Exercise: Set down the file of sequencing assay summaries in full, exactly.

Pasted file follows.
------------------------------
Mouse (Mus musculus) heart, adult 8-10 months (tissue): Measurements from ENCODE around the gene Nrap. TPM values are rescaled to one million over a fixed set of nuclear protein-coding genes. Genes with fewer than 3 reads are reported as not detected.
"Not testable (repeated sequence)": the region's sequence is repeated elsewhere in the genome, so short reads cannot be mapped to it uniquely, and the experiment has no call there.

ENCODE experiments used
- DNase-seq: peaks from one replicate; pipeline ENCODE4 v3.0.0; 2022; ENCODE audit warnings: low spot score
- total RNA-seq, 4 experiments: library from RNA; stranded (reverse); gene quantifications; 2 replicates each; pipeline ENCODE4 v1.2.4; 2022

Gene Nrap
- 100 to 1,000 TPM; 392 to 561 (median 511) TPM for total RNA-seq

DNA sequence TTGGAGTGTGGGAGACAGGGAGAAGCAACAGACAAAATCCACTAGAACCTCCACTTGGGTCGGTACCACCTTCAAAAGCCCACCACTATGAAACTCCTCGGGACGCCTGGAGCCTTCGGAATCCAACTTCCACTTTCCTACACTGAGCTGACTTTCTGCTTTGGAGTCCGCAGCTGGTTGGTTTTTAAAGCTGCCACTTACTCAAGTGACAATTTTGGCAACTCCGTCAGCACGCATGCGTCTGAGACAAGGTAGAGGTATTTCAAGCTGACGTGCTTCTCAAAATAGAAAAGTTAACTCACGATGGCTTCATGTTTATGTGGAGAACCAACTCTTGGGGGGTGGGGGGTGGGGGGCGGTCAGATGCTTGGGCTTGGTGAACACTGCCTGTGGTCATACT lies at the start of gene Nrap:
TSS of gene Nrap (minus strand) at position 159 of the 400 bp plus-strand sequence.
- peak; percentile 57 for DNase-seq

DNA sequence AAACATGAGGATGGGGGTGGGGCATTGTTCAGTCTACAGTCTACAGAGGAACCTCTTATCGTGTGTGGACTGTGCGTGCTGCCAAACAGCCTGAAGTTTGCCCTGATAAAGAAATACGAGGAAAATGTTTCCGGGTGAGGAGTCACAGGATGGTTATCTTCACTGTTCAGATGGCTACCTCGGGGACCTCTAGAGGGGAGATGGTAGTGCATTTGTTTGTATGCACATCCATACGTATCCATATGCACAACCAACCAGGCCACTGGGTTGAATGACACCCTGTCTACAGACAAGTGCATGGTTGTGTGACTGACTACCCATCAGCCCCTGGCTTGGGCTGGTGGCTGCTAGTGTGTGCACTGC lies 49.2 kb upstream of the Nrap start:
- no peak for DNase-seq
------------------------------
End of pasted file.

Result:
Mouse (Mus musculus) heart, adult 8-10 months (tissue): Measurements from ENCODE around the gene Nrap. TPM values are rescaled to one million over a fixed set of nuclear protein-coding genes. Genes with fewer than 3 reads are reported as not detected.
"Not testable (repeated sequence)": the region's sequence is repeated elsewhere in the genome, so short reads cannot be mapped to it uniquely, and the experiment has no call there.

ENCODE experiments used
- DNase-seq: peaks from one replicate; pipeline ENCODE4 v3.0.0; 2022; ENCODE audit warnings: low spot score
- total RNA-seq, 4 experiments: library from RNA; stranded (reverse); gene quantifications; 2 replicates each; pipeline ENCODE4 v1.2.4; 2022

Gene Nrap
- 100 to 1,000 TPM; 392 to 561 (median 511) TPM for total RNA-seq

DNA sequence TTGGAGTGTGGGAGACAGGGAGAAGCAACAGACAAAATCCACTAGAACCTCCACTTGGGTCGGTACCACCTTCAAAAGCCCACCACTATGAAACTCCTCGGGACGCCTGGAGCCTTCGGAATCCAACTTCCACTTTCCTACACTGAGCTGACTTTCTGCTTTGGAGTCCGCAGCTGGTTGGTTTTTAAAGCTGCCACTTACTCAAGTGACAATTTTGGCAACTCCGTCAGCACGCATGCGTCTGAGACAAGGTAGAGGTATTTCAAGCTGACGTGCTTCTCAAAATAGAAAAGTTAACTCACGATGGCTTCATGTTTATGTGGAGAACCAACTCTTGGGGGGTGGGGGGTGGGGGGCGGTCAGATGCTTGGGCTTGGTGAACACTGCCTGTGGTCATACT lies at the start of gene Nrap:
TSS of gene Nrap (minus strand) at position 159 of the 400 bp plus-strand sequence.
- peak; percentile 57 for DNase-seq

DNA sequence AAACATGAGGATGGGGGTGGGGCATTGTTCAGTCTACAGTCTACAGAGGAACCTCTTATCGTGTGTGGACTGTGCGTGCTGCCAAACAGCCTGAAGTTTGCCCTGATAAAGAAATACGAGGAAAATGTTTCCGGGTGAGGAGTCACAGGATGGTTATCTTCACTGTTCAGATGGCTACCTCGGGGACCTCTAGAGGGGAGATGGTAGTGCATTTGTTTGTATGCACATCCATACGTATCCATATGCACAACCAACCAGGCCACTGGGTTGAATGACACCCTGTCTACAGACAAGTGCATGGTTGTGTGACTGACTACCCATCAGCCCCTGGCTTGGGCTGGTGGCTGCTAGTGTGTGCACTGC lies 49.2 kb upstream of the Nrap start:
- no peak for DNase-seq